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Thread: Proposals and comments – I am talking residential here

  1. #1
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    Proposals and comments – I am talking residential here

    Introduction:

    As always, pardon my English idiomatic expressions and grammar.

    I was in Tucson for many years and I never used POCO to cut the power out in all my upgrades. I cut the service drop and hold it, if needed a new mast, on any manner on the roof and do the complete upgrade, then I “temporary clamped” the new ungrounded conductors to the service drop and “double clamped” the neutral (I always overdone things as you know the consequences of a loose neutrals. Never POCO questioned my system and even they recommended me to customers as the complete upgraded was done in 4 (+-) hours. Later code enforcement inspectors inspected, approved and POCO did the permanent connection. The same on lateral services that didn’t need a meter/meter base replacement. Of course, if the upgrade consists in replacing the whole service on a lateral, including the meter, then POCO did the cut at the transformer, but I did the rest and later POCO powered the system, etc. See the photo as example, the lateral needed to be cut by POCO but not the overhead one.

    When I was doing an upgrade in WA and waiting for POCO, the inspector was present and told me: you are an electrician, you know what you are doing, go ahead and do your thing, and I did the same, only once as I did in Tucson.

    So, investigating the same situation in Phoenix area, I found that it is a felony, punish by jail time and monetary penalties if a contractor do the above.

    So, the contractor need to call POCO to cut the power, do the upgrade, wait for Code Enforcement inspector to approve and then call POCO to reactivate the power. Well, a process that can take + or – 4 hours takes 10 hours or more, and most of the time involved is WAITING! AND I find this ridiculous; we are the electrician, the experts.

    Proposal #1

    So, I propose that POCOs, nationwide, provide a certification to the electricians that “pass their examination and qualifications” to do the above. Sometimes we “create an emergency” to do our own off/on power, but that is not the way it should be.

    Introduction:

    In early 90, I starting using double pole breakers for all multiwiring circuits and using plastic ties to group the neutral of those circuits, some critiqued me for that, but later on it was “mandatory” in later NCE codes.

    Proposal #2 (I don’t know if there is something related)

    Manufacturers should manufacture for new installations a cable exclusively for multiwiring, Red, Black, Bare and neutral with 3 vertical lines as Blue, Red and Black and fabricate rolls of white with the same colors: Red, Black and Blue vertical lines for conduit installations.

    Proposal #3

    For retrofit, upgrades, etc., manufacturers should fabricate sleeves (like the shrinking ones) in white with the same colors: black, Blue and Red vertical lines to sleeve in existing neutral for multiwiring when doing the repairs/upgrades, in this way the multiwiring neutral will be permanently identified.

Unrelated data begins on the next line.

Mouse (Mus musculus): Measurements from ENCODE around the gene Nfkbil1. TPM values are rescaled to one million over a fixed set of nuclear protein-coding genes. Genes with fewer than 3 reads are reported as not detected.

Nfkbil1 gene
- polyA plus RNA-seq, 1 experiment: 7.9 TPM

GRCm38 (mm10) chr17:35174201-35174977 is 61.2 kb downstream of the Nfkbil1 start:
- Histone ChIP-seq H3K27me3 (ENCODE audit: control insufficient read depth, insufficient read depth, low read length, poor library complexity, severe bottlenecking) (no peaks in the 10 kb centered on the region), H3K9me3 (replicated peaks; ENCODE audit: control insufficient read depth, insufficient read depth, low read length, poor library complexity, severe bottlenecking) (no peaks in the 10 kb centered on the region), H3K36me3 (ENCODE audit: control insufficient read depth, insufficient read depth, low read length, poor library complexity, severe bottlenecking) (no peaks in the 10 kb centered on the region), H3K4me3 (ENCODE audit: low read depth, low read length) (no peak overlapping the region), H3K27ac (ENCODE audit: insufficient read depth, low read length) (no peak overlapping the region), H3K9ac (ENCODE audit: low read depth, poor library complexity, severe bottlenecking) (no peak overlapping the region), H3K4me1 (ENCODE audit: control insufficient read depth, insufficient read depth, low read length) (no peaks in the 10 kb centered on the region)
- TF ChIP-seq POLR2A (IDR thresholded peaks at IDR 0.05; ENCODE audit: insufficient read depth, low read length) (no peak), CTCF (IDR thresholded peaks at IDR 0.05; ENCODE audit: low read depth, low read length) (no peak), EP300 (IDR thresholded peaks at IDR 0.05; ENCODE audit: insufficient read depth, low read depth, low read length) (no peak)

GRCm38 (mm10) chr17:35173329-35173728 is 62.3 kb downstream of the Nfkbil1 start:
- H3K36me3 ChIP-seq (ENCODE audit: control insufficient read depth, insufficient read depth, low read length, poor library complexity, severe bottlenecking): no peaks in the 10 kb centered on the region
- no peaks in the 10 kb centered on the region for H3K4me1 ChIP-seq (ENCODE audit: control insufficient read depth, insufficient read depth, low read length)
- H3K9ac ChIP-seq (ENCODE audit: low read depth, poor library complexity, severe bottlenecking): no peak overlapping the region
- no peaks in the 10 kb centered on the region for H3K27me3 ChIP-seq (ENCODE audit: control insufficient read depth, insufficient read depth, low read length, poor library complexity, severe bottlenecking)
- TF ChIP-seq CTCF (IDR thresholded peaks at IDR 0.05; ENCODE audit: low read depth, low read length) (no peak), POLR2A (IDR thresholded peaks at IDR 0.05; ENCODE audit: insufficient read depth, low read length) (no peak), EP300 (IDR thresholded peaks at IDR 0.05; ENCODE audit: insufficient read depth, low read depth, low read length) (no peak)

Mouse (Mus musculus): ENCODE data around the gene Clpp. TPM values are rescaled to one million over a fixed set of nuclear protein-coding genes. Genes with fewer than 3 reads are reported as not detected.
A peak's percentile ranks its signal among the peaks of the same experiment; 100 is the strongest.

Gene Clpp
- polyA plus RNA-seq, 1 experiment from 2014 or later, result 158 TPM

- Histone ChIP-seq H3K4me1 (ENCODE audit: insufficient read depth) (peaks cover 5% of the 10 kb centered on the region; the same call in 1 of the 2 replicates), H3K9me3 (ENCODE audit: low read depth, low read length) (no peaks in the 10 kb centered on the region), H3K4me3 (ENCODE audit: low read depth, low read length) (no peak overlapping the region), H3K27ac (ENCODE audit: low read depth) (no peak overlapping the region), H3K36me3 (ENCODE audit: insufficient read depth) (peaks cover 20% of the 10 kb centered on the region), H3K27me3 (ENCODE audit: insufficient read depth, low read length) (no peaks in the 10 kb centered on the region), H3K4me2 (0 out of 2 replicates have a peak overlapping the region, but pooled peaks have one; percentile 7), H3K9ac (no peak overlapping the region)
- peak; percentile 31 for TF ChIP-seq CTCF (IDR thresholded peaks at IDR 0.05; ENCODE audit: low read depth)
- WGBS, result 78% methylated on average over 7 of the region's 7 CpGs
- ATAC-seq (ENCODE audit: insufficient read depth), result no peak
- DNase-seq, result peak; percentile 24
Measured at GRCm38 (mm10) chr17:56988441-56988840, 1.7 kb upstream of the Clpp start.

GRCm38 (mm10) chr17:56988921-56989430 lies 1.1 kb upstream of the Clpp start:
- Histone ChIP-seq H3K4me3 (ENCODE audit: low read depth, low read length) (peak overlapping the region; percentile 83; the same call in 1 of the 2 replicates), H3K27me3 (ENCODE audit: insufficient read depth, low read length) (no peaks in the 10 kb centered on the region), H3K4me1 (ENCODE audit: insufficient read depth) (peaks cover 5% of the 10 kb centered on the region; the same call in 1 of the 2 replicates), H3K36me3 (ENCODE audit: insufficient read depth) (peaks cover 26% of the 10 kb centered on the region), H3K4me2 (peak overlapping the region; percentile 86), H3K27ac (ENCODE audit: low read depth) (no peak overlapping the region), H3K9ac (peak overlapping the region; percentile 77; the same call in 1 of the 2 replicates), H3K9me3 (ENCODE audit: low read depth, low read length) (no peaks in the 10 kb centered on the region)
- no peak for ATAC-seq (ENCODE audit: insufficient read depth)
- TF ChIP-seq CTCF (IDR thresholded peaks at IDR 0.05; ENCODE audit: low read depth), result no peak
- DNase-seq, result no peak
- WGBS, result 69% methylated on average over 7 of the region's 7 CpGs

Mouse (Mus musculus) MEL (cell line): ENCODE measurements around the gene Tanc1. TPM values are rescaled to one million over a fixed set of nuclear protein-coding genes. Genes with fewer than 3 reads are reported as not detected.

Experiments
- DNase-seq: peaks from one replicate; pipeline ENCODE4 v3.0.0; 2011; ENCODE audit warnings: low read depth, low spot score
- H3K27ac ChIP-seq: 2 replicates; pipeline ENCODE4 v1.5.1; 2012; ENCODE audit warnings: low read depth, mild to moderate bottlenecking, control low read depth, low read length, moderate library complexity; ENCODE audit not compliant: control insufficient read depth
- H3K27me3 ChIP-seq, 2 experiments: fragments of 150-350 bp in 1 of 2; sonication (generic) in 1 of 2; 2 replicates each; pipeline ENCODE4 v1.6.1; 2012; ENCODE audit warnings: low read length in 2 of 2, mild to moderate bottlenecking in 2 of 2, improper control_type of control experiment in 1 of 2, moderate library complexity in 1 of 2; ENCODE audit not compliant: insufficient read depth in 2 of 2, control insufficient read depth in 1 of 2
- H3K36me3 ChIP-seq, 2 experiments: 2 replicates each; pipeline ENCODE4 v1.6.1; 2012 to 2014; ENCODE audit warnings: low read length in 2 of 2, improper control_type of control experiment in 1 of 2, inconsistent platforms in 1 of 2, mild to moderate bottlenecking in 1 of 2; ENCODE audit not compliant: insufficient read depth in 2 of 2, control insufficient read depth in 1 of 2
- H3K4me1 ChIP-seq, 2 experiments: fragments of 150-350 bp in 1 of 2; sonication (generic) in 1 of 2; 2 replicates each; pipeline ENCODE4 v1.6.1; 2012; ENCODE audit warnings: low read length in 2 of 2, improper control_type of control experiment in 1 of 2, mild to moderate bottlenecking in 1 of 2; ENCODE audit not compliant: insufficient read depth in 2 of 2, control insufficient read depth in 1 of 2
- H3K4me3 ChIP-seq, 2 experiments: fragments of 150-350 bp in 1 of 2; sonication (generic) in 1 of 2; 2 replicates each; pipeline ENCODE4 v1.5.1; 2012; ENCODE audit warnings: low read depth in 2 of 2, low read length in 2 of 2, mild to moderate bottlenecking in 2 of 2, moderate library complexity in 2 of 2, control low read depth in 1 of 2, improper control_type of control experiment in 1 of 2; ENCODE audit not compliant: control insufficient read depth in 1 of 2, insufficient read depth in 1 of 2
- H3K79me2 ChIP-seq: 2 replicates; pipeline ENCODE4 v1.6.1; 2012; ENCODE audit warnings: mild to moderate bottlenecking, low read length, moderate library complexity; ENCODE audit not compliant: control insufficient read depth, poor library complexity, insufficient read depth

Introduction:

    Sometimes we have to notch the framing and those are only 1 ½” (2 x 4, 2 x 6, etc.) and we protect the cable with a plate of the same wide dimension, but many times when the drywall is been installed the installer, today, go on fast sequence with an automatic drill/driver and many times (happened to me twice) the drywall screw slips on the plate and hit the cable. In one occasion, the screw damaged a neutral in a multiwire cable and had bad consequences.

    Proposal #4

    Manufacturers should manufacture a 3” wide plate so we can have 1” extra on each side to avoid screw penetrations. (I am using now two plates taped on the back and the drywall installation keeps it in place)

    And finally, I think we should propose some of the above to NEC

  2. #2
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    Sorry, forgot the photo

    Here is the photo
    Attached Images Attached Images  

  3. #3
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    Quote Originally Posted by Esthy View Post
    Introduction:
    So, investigating the same situation in Phoenix area, I found that it is a felony, punish by jail time and monetary penalties if a contractor do the above.

    So, the contractor need to call POCO to cut the power, do the upgrade, wait for Code Enforcement inspector to approve and then call POCO to reactivate the power. Well, a process that can take + or – 4 hours takes 10 hours or more, and most of the time involved is WAITING! AND I find this ridiculous; we are the electrician, the experts.
    For me, unless you want to take the risk and do it illegally, a service change out was always figured as a one day job. Phoenix, Tempe, Peoria, whereever. Mesa is it's own animal since they are the AHJ and the POCO.
    Schedule a 7:00 AM disconnect w/ APS or SRP. Let SRP know you'll be ready for their inspection by noon (or, whenever). Tell the coordinator that you are going for a 12:00 city inspection.
    Schedule your city inspection. Leave your number for them to call for special instructions. Online or by VRS. Let the inspector know you are going to be ready by noon. You'll get a feel for inspectors after a few times.

    When you replace your panel, complete all the grounding and bond first because, if they show up an hour after you have started and that is done, they'll give you a utility clearance and you don't have to worry about anything after that. If you are far enough along, a lot of times, they'll just give you a final.

    A lot of times the Troubleshooter or Lineman will check back on you after they eat lunch.

    Definitely develop a rapport with the coordinators (especially) and linemen. They'll remember you. Don't ever bull-poopoo the coordinators because when you really are in a pinch they will help you if you aren't always BSing them or being real pushy.

    My 2-cents.

  4. #4
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    Esthy, the power company's are not governed by the nec and each one has their own rules and are independent of any national rules